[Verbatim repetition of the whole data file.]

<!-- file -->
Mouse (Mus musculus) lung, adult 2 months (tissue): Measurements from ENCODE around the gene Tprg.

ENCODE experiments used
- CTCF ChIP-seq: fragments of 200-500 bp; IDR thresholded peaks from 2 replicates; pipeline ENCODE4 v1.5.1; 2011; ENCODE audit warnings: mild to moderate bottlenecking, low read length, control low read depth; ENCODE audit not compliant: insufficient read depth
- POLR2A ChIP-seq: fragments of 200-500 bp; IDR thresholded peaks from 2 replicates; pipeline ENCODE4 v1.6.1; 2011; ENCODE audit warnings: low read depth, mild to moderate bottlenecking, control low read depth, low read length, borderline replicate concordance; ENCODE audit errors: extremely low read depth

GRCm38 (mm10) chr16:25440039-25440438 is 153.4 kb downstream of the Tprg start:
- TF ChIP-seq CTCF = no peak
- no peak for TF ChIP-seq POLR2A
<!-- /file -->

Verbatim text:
Mouse (Mus musculus) lung, adult 2 months (tissue): Measurements from ENCODE around the gene Tprg.

ENCODE experiments used
- CTCF ChIP-seq: fragments of 200-500 bp; IDR thresholded peaks from 2 replicates; pipeline ENCODE4 v1.5.1; 2011; ENCODE audit warnings: mild to moderate bottlenecking, low read length, control low read depth; ENCODE audit not compliant: insufficient read depth
- POLR2A ChIP-seq: fragments of 200-500 bp; IDR thresholded peaks from 2 replicates; pipeline ENCODE4 v1.6.1; 2011; ENCODE audit warnings: low read depth, mild to moderate bottlenecking, control low read depth, low read length, borderline replicate concordance; ENCODE audit errors: extremely low read depth

GRCm38 (mm10) chr16:25440039-25440438 is 153.4 kb downstream of the Tprg start:
- TF ChIP-seq CTCF = no peak
- no peak for TF ChIP-seq POLR2A